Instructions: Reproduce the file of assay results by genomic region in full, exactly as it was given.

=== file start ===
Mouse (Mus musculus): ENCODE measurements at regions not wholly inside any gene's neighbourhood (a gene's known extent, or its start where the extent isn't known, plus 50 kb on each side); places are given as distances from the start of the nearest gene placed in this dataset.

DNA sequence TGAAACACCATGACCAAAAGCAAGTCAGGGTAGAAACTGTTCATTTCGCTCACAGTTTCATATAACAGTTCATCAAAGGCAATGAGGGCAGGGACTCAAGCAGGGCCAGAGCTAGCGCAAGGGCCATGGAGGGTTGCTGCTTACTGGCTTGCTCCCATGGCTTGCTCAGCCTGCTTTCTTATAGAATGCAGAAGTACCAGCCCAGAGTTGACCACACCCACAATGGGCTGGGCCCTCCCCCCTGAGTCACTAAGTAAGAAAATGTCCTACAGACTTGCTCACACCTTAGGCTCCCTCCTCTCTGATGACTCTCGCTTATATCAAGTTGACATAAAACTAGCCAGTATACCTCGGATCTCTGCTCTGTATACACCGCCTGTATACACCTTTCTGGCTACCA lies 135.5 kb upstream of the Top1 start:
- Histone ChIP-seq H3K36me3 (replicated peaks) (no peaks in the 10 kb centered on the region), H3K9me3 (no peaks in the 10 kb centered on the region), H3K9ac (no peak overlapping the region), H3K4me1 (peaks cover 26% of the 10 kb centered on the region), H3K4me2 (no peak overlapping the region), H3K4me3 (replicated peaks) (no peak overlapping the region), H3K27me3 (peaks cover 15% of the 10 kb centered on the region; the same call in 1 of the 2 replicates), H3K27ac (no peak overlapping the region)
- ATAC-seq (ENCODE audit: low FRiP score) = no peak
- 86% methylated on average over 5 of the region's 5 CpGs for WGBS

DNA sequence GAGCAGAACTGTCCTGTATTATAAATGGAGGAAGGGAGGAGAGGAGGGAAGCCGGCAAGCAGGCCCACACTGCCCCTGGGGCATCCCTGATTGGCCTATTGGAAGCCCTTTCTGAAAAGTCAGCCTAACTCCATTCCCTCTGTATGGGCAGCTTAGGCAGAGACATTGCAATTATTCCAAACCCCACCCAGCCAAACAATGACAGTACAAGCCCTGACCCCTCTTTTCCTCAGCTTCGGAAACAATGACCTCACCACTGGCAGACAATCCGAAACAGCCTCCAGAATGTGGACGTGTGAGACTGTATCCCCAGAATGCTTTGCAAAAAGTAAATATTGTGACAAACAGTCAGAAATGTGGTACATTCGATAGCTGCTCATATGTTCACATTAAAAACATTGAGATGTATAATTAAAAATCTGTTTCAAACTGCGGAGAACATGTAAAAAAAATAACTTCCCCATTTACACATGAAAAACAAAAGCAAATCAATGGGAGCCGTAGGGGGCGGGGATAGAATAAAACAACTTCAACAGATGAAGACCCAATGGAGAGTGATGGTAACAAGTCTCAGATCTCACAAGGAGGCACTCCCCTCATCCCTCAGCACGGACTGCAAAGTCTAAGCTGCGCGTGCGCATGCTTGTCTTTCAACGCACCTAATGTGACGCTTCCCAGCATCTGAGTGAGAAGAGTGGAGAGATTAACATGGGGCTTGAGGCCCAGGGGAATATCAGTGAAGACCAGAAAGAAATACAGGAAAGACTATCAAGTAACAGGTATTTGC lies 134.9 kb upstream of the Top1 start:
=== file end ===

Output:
Mouse (Mus musculus): ENCODE measurements at regions not wholly inside any gene's neighbourhood (a gene's known extent, or its start where the extent isn't known, plus 50 kb on each side); places are given as distances from the start of the nearest gene placed in this dataset.

DNA sequence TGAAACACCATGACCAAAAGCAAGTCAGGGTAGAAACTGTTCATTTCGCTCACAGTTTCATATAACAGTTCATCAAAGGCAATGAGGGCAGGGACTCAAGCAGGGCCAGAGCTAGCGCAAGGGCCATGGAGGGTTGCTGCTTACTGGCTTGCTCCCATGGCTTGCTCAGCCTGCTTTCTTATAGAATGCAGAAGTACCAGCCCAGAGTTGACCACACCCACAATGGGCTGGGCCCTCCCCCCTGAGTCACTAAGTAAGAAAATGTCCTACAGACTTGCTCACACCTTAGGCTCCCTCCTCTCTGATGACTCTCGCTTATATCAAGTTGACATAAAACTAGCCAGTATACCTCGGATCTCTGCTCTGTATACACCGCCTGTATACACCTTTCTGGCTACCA lies 135.5 kb upstream of the Top1 start:
- Histone ChIP-seq H3K36me3 (replicated peaks) (no peaks in the 10 kb centered on the region), H3K9me3 (no peaks in the 10 kb centered on the region), H3K9ac (no peak overlapping the region), H3K4me1 (peaks cover 26% of the 10 kb centered on the region), H3K4me2 (no peak overlapping the region), H3K4me3 (replicated peaks) (no peak overlapping the region), H3K27me3 (peaks cover 15% of the 10 kb centered on the region; the same call in 1 of the 2 replicates), H3K27ac (no peak overlapping the region)
- ATAC-seq (ENCODE audit: low FRiP score) = no peak
- 86% methylated on average over 5 of the region's 5 CpGs for WGBS

DNA sequence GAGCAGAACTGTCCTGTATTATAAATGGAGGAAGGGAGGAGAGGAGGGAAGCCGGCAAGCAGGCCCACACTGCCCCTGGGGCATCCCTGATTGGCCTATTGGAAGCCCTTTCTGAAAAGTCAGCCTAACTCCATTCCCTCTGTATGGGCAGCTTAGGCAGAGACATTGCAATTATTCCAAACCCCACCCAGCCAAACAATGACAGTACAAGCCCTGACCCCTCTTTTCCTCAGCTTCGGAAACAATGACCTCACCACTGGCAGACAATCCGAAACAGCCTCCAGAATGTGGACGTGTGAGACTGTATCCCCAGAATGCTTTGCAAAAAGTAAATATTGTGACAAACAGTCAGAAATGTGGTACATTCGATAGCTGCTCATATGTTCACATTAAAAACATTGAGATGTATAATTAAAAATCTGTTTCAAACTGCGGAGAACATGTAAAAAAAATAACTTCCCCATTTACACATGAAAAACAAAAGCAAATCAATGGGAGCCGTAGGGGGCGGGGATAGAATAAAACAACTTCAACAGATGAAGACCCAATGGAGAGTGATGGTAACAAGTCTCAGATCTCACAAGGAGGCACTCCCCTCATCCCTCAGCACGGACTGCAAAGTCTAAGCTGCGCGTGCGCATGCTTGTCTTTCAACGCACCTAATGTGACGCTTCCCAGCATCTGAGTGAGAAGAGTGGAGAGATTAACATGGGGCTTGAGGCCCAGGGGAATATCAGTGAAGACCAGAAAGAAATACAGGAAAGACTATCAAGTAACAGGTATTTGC lies 134.9 kb upstream of the Top1 start: